DECA wins big at district

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Thirty three students won awards during the Distributive Education Clubs of America (DECA) district meet on Jan. 16 in Irving and will be moving on to the state competition. Students competed in multiple competitions including advertising campaign and fashion merchandising promotion planning.

The 33 winners will compete in the DECA State Career Development Conference on February 20 in downtown Dallas. Winners at this event will advance to the international competition in Atlanta, Georgia.

“Anyone can benefit from leadership skills,” Marketing and DECA Kendra Day said. “There’s tons of different skills [that the students develop through competition].”

At every competition, students must speak present in front of a judge. Judges consist of professional business men and women who volunteer to participate in the competitions. This personal interaction helps the DECA students developed their presentation skills, which will help them become better communicators in their daily life.  

“I’ve made a lot of friends through DECA,” Junior DECA member Anusha Hegde said. “It’s also opened up a lot of opportunities, and it’s made me realize what I like about marketing.”

Conventions include multiple different types of competitions to accommodate the various different types of marketing. Competitions can include a written essay, a research paper, or even a spoken presentation or role-play with a professional judge. Students must show their thorough knowledge on their subject and convey that to the judges.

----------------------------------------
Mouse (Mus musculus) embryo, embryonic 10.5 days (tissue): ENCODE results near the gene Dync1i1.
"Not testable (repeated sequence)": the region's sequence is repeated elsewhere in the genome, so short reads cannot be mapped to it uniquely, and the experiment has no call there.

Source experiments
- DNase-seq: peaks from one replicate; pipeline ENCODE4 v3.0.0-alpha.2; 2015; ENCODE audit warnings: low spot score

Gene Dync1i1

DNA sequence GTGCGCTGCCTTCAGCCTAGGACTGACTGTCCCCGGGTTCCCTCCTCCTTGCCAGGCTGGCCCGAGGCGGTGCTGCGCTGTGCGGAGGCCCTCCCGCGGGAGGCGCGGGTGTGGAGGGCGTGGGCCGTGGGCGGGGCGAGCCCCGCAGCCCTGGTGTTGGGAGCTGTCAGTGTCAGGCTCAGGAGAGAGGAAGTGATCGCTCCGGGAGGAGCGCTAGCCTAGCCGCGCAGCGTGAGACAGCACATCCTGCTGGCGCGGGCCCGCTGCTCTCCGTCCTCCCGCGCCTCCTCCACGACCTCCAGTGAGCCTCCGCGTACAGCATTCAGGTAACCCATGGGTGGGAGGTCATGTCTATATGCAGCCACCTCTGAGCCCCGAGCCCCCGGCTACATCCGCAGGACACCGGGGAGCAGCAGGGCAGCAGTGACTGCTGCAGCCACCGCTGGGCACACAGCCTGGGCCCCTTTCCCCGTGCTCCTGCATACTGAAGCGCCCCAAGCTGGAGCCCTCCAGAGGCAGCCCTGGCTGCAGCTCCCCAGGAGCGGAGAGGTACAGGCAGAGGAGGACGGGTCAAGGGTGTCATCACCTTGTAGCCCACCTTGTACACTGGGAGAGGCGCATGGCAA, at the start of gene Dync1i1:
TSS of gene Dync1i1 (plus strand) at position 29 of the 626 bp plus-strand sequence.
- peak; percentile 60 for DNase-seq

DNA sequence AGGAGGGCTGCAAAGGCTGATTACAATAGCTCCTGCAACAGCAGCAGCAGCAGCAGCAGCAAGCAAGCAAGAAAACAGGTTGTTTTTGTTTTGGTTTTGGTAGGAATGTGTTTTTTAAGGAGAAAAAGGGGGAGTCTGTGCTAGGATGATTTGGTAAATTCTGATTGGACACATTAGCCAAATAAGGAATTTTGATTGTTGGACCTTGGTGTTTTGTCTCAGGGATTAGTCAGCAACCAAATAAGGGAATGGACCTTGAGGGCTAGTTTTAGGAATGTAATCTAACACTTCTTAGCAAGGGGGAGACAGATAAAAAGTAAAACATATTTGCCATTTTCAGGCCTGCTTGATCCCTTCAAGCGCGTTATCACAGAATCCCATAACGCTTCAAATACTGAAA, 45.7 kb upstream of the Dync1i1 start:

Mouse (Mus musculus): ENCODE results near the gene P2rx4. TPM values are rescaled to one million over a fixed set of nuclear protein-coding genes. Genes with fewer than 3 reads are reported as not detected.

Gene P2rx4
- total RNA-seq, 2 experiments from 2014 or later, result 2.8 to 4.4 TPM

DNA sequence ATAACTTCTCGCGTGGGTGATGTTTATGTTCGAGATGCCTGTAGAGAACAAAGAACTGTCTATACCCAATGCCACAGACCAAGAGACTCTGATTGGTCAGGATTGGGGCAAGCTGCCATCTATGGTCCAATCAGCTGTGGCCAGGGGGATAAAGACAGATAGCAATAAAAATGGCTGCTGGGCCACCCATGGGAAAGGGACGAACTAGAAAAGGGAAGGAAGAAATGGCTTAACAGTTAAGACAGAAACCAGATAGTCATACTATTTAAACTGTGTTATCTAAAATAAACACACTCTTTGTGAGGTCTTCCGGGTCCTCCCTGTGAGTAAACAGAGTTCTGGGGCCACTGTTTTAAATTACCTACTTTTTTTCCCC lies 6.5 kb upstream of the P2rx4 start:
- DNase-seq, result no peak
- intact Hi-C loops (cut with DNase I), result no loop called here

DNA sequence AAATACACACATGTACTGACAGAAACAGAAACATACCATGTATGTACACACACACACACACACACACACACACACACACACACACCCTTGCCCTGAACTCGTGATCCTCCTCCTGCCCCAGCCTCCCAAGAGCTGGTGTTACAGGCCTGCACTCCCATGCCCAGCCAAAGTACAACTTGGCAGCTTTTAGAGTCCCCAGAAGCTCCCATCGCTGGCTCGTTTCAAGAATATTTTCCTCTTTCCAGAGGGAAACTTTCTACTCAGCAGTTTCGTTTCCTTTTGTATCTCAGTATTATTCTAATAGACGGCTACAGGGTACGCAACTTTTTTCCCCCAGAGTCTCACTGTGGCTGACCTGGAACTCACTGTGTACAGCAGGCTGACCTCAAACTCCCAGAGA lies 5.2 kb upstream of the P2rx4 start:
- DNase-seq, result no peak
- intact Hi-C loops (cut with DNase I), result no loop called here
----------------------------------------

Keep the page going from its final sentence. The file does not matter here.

The face to face communication between the student and the judge is unique to the DECA competitions. This type of interaction does not exist in many other academic competitions such as UIL, and it helps the students develop skills that will help them after high school.

DECA awards over $300,000 in scholarships to high school and college students. Internships are also sometimes awarded from DECA’s corporate associates to students who showcase their expansive knowledge.

Marcus has advanced to the State competition every year for the past 20 years. All but one of those years, they have also moved onto the international competition.

“I hope that we continue on the path that we’ve been on,” Day said. “ I hope that we continue to grow…so that it’s touching more people that have a group that they can be a part of and connect with.”